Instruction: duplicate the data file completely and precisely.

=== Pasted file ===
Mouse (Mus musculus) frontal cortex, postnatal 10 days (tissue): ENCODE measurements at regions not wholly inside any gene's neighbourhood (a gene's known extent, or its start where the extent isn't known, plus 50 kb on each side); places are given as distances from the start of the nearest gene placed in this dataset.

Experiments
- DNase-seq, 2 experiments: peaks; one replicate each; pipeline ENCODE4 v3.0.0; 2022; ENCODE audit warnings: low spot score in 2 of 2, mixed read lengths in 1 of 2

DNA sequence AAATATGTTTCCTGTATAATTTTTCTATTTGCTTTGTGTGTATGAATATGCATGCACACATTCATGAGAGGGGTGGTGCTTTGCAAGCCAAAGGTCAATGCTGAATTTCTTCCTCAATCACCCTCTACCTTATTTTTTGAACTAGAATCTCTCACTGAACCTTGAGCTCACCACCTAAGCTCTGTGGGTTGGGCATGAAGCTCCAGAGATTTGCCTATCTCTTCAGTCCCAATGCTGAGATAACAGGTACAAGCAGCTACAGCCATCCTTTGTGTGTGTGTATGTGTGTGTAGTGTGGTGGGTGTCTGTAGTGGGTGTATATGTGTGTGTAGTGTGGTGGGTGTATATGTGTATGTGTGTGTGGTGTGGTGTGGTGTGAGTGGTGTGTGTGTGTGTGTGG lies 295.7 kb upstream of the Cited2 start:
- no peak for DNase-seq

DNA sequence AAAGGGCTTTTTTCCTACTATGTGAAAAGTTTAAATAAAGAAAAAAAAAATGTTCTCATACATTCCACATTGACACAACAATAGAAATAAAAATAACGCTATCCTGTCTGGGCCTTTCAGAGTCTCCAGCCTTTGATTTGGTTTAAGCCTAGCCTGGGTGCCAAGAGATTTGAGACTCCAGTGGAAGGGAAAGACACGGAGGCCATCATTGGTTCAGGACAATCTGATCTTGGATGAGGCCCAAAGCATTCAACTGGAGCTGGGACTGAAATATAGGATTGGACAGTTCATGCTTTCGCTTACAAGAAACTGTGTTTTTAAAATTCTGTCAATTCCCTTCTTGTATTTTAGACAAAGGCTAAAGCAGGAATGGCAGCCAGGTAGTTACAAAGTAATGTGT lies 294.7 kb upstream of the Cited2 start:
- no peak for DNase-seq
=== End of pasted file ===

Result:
Mouse (Mus musculus) frontal cortex, postnatal 10 days (tissue): ENCODE measurements at regions not wholly inside any gene's neighbourhood (a gene's known extent, or its start where the extent isn't known, plus 50 kb on each side); places are given as distances from the start of the nearest gene placed in this dataset.

Experiments
- DNase-seq, 2 experiments: peaks; one replicate each; pipeline ENCODE4 v3.0.0; 2022; ENCODE audit warnings: low spot score in 2 of 2, mixed read lengths in 1 of 2

DNA sequence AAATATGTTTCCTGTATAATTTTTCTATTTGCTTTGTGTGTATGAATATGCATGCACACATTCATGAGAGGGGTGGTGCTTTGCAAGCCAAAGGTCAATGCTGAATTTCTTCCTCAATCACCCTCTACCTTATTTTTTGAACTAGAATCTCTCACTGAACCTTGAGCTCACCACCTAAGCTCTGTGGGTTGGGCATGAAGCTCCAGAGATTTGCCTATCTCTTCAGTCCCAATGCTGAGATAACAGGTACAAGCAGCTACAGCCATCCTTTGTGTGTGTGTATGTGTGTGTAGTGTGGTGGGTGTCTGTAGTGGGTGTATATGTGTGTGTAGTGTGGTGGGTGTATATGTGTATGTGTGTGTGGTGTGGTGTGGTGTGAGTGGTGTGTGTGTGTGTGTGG lies 295.7 kb upstream of the Cited2 start:
- no peak for DNase-seq

DNA sequence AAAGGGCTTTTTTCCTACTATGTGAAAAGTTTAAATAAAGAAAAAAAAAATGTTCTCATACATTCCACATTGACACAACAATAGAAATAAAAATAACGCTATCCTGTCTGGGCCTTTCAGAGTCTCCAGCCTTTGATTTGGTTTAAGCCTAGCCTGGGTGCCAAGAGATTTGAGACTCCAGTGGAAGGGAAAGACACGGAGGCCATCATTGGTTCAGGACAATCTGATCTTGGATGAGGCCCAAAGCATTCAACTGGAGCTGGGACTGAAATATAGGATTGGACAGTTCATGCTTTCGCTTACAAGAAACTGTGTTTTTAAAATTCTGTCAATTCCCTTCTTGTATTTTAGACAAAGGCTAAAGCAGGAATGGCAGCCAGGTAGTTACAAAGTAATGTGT lies 294.7 kb upstream of the Cited2 start:
- no peak for DNase-seq